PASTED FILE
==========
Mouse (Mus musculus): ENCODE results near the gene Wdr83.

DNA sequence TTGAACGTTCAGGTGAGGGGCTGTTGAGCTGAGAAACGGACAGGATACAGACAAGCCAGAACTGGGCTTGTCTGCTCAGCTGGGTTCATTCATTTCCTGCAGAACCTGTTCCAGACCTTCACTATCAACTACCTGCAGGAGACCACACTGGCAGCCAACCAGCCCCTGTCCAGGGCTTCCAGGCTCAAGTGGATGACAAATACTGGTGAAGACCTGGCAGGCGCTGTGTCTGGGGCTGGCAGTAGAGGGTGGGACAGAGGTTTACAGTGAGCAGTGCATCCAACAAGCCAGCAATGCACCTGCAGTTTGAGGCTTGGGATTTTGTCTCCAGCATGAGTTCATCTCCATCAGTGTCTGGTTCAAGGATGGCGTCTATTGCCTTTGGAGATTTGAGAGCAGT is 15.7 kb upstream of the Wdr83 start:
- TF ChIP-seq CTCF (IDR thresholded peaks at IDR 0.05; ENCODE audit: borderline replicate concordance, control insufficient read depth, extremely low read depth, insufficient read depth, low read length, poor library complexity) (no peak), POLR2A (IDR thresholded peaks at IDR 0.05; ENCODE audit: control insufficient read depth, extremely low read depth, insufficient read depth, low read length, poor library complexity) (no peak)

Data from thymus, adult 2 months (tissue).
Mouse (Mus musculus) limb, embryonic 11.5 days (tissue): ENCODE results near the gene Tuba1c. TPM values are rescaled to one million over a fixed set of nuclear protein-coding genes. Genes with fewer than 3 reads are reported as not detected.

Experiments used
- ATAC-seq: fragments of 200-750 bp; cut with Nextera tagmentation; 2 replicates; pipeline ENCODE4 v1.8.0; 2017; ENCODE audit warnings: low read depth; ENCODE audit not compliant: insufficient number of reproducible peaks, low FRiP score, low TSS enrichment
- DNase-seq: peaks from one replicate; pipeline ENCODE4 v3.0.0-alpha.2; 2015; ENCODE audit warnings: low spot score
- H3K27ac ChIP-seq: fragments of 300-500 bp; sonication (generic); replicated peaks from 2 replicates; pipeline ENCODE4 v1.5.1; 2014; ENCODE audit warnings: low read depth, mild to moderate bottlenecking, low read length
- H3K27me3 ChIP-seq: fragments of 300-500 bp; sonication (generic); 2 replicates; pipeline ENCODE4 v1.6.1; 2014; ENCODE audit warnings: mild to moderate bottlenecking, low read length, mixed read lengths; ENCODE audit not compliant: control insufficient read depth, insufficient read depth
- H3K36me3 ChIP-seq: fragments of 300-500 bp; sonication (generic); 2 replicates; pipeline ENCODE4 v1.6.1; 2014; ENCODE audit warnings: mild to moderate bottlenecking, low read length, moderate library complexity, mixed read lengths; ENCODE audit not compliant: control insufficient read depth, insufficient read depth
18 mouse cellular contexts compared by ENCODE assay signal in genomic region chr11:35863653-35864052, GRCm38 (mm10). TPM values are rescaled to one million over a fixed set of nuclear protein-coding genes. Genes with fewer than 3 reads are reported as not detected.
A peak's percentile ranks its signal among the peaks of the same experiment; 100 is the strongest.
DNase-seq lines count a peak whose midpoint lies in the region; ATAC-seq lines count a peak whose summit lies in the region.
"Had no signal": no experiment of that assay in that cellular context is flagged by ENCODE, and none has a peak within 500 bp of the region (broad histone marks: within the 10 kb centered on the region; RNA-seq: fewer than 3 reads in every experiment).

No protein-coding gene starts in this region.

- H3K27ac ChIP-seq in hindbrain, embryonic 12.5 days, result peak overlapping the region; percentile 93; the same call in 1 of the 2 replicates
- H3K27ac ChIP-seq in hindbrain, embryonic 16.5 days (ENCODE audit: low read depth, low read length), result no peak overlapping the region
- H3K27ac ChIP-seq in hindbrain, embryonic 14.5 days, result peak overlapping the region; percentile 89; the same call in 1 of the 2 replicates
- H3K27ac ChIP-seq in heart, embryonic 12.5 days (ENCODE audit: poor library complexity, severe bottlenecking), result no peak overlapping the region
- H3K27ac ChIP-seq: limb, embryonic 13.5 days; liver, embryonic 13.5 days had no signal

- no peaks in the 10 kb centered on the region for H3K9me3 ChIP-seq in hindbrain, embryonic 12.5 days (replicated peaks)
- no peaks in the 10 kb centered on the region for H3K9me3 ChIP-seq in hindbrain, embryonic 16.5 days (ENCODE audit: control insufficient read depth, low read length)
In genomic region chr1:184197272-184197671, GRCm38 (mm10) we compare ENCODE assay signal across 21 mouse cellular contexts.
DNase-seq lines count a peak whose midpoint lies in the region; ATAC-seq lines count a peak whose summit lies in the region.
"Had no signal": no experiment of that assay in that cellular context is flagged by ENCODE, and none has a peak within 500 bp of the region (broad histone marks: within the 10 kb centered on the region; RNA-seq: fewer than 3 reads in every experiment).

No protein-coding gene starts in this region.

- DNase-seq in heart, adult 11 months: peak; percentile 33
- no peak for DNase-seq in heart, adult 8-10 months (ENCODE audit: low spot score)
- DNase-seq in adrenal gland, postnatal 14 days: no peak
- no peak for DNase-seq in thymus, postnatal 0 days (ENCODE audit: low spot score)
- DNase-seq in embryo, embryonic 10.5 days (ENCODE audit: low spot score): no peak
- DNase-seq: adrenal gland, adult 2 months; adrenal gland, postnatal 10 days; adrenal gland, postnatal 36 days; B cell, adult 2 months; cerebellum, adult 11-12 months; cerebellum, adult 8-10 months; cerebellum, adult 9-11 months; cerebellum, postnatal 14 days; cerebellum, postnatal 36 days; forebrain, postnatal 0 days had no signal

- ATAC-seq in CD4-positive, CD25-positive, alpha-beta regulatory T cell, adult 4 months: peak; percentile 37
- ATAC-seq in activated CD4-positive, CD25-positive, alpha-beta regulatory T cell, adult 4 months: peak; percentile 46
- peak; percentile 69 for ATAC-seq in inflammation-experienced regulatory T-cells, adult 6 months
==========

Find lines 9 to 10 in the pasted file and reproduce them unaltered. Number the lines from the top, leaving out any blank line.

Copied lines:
- H3K27ac ChIP-seq: fragments of 300-500 bp; sonication (generic); replicated peaks from 2 replicates; pipeline ENCODE4 v1.5.1; 2014; ENCODE audit warnings: low read depth, mild to moderate bottlenecking, low read length
- H3K27me3 ChIP-seq: fragments of 300-500 bp; sonication (generic); 2 replicates; pipeline ENCODE4 v1.6.1; 2014; ENCODE audit warnings: mild to moderate bottlenecking, low read length, mixed read lengths; ENCODE audit not compliant: control insufficient read depth, insufficient read depth